Wednesday, May 2, 2018

On Happiness or Who am I and why am I unhappy?

Everyone wants to be happy. Happiness is one of those things we philosophers describe as good in itself. This means that is good without needing to add anything to it. It is also an end in itself. This means that one seeks it without the purpose of using it for get some other thing. Socrates sought happiness through philosophy (by this I mean that he saw philosophy as the means to the form of happiness...I won't defend this claim here but it shouldn't be too much of a stretch for most who are familiar with Plato's works to see where I'm coming from) and Augustine sought happiness through the love of God.

Modern American Society would likely see both of these previous attempts as 'outdated', 'old fashioned' or even 'primitive'. After all science tells us a lot about happiness right? Brain scans like fMRI (functional Magnetic Resonance Imaging) and EEG (electroencephalogram) along with blood test can show us all the workings of the brain from an electrical and chemical perspective. Further, we can take the data and identify a number of chemicals (dopamine, serotonin, adrenaline, endorphin etc.) present that correlate or predicate experiences that can be identified or associated with happiness. From here drugs can be produced that will either supplement these chemicals or trigger our own increased production of these chemicals, hence doctors can prescribe happiness.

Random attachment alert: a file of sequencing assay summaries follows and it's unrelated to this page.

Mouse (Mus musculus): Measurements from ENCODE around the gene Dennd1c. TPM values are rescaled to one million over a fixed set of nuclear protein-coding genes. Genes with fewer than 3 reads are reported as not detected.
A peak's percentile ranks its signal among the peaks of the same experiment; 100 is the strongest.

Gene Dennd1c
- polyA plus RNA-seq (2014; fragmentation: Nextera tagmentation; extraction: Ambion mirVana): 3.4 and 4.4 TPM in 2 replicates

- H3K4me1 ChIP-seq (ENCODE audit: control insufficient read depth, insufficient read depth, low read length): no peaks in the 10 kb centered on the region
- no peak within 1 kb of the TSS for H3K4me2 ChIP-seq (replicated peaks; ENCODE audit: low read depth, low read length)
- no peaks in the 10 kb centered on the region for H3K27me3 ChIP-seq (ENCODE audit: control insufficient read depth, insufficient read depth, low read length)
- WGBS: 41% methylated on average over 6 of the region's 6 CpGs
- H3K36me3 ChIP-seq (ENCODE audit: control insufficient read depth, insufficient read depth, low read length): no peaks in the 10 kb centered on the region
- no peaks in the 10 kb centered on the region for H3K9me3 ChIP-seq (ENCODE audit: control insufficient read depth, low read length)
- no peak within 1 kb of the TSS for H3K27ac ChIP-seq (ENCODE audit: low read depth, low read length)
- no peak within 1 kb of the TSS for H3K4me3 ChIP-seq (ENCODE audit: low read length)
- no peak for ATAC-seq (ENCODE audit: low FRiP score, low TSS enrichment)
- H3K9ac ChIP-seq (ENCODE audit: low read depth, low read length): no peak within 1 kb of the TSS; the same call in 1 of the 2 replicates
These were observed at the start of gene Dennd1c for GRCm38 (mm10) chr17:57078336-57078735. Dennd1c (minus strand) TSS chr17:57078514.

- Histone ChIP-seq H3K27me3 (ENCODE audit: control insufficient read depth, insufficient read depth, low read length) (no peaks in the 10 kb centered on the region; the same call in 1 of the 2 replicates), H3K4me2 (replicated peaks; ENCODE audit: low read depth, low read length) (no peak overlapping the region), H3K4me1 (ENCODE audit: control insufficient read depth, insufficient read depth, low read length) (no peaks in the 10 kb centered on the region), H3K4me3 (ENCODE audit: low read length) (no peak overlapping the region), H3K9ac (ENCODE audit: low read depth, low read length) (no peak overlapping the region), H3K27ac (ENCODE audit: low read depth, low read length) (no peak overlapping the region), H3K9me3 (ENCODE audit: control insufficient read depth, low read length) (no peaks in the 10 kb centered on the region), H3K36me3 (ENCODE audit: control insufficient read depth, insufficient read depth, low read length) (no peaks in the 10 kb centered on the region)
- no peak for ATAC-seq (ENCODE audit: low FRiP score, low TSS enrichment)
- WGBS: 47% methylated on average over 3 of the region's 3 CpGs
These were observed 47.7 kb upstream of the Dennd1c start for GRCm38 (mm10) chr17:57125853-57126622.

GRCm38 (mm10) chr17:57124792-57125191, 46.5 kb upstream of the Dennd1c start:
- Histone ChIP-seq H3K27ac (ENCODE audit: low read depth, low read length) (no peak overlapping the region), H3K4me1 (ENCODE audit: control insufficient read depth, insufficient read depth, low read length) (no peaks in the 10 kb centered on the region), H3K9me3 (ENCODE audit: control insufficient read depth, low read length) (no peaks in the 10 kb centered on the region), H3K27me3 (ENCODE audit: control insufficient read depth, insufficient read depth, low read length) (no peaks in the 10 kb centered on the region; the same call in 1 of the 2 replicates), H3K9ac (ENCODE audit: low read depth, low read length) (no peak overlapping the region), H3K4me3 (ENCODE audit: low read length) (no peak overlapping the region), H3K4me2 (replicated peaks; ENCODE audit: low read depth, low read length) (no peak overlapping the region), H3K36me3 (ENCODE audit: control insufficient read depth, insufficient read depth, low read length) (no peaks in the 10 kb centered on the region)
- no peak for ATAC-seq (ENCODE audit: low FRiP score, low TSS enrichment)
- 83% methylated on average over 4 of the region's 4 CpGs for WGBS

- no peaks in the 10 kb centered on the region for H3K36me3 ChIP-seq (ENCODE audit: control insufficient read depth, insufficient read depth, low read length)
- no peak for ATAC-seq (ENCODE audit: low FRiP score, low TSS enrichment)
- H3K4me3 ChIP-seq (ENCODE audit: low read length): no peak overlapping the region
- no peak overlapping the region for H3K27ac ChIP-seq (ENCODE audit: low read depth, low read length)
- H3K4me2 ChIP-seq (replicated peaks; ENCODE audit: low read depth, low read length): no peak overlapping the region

Assuming all human experience is reducible to chemical and electrical impulses in our brains that should be the whole story. Problem solved...but it most certainly is not.

Science can recreate the sensation of happiness based upon observations of our brains whilst we’re happy but that is not the same as making us happy. Happiness persists after the sensation of happiness has passed. This passing transient happiness can be called chemical happiness. Chemical happiness leads to addiction because whether we are aware of it or not we become capable of properly identifying the sensation of happiness with the chemical cause of our transitory happiness and begin to seek out the sensation alone which leaves us feeling empty once it has passed. True Happiness remains as a feeling of satisfaction after the sensation of happiness has left us. Thus we feel satisfied instead of empty and are less likely to seek out the sensation alone as the satisfaction that remains is a far more pleasant experience.

A Neuroscientist sympathetic to this account of the experience of happiness may be so bold as to create a chemical cocktail that will place the proper chemicals in our brains at the precise times needed to give us the boost of happy feelings as well as the satisfaction feelings in an attempt to avoid the empty feelings that lead to addiction. The only trouble here would be to somehow trick the recipient of these chemicals so that they don't associate the taking of the medication with the subsequent happiness feeling. Once that association is made the recipient will likely discover that the chemical therapy is the source of happiness and seek it out, further exasperating the problem.

So what is the solution? Guiding each individual on a exploration of themselves where they learn the true external and internal triggers that cause their brains to produce those very same chemicals. Does this assume that humans are Pavlovian flesh robots, who merely need certain programming to be happy? What does this mean for issues of freedom and will power? My suspicion is that Freedom and Will Power are the source of the answer to human happiness. But that is a topic for another time.